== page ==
This was not what I expected. Boys and basketball, yes, but not the story of friendship between Nasir and Bunny. YA has plenty of female friendship stories but tends to be lighter on the male version, Ribay has solved that problem. Nasir and Bunny grew up together; they live across the street, play ball, and live life. But when Bunny returns from the summer playing AAU ball and announces he’ll be attending the private school in the burbs, Nasir can’t help feeling betrayed. He’s ditching Nasir to live the good life and all so that he can win a state championship. Bunny’s decision to switch schools didn’t happen overnight. But he couldn’t pass up the opportunity to attend St. Sebastian- he’s already getting piles of college letters. The money he could make in the NBA or playing overseas would be enough to pay off his sister’s student loans and help save his dad’s bookstore. He’s got to look out for his family, and that meant making some changes.
Neither boy, despite them once being close, voices either of these feelings, and it changes their friendship drastically. Nasir won’t even talk to Bunny, and Bunny is feeling isolated in his new school. He’s dealing with being one of the few POC students and teachers who are surprised when he answers something correctly as if they expected him to not know because of where he lives. Although he gets along with his teammates, he doesn’t count any of them as friends. Nasir is feeling left out, and when his cousin Wallace starts in on Bunny and his betrayal, he can’t help but agree. Wallace isn’t exactly a great influence on Nasir, but he’s family. He feels a strong obligation to help him out- his dad’s in jail, mom’s not around, and he and his grandma are being evicted from their home soon. But it’s clear to the reader that Wallace isn’t interested in earning money the right way. It takes Nasir a while to catch on, and by that time, it’s too late.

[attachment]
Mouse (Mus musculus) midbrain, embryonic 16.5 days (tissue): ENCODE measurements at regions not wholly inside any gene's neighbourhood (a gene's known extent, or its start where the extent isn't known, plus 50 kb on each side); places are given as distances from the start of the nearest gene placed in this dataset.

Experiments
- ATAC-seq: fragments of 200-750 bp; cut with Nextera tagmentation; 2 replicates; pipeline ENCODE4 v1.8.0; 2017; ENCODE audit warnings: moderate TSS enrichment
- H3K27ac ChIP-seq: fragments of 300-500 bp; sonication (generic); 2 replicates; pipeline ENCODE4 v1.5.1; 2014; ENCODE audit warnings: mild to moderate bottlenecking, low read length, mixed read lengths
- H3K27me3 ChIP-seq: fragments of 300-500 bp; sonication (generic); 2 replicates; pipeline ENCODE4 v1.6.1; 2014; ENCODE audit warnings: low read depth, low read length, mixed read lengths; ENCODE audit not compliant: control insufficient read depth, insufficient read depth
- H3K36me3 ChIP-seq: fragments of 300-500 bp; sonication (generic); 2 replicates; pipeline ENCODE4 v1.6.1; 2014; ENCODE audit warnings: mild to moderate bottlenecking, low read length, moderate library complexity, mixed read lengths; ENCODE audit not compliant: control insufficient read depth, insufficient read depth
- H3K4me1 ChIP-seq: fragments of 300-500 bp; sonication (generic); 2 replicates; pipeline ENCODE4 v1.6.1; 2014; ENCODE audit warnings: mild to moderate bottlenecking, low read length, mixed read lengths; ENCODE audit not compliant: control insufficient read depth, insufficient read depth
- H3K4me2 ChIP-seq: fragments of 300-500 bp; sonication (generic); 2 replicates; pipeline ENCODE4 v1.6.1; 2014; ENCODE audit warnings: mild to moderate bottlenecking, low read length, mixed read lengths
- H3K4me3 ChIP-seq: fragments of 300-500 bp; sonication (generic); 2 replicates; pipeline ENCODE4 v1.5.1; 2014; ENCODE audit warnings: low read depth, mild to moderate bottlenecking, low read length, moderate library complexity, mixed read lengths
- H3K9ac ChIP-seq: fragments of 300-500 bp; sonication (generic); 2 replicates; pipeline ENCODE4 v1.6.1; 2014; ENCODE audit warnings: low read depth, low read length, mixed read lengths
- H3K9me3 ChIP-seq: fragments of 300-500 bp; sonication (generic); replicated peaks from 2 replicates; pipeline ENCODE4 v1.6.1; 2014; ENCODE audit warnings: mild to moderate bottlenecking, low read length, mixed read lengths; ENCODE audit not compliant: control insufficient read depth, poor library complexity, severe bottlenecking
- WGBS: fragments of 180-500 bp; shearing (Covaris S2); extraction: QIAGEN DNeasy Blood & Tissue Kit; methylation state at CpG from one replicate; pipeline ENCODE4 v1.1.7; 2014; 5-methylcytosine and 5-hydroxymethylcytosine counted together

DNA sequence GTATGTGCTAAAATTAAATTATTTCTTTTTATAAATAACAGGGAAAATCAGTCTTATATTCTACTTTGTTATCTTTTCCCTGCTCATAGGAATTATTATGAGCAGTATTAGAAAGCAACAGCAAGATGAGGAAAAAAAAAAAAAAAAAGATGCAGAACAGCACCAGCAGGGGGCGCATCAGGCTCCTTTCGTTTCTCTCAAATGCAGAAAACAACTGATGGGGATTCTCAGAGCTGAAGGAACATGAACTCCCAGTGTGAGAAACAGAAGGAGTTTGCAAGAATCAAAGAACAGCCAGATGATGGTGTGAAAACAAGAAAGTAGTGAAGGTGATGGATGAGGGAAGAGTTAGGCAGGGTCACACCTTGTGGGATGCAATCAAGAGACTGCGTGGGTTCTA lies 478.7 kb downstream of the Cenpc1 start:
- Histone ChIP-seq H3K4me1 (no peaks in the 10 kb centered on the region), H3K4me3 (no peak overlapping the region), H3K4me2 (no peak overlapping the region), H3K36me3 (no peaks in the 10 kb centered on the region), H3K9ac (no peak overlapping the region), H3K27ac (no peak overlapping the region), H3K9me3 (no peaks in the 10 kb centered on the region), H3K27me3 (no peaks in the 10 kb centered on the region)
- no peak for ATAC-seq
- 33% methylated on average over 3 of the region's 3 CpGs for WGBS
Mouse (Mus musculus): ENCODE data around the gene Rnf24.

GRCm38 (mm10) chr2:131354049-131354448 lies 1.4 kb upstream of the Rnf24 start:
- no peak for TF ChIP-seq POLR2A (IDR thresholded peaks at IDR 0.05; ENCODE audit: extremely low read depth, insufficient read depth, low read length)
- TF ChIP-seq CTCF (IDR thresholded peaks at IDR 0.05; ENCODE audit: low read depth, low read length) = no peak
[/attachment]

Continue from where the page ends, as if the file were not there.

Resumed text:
The friendship between these two boys is beautiful to watch but also very frustrating. But, this is what makes it so authentic. Each boy misses the other, but there is an utter lack of communication that was hard to read- I don’t deal well with uncomfortable conflict. There were so many times I found myself tense with the decisions and consequences of these two boys, up until the very end. Dread followed me through most pages, but so did hope. With all that said, I cannot reconcile with what Nasir did to Bunny. In the end, I’m glad the two made amends, but I don’t know (as an adult) if I could be as forgiving as Bunny. Thankfully, for Nasir, he is.
Very engaging audio with heart-pounding basketball sequences makes this an easy recommendation. Put it in your sports section, but make sure your readers know there is much, much more to offer. Interspersed with the friendship and hard decisions of these two boys are the discussions of equity. Ribay does it without being preachy but also never letting you forget it should be a discussion.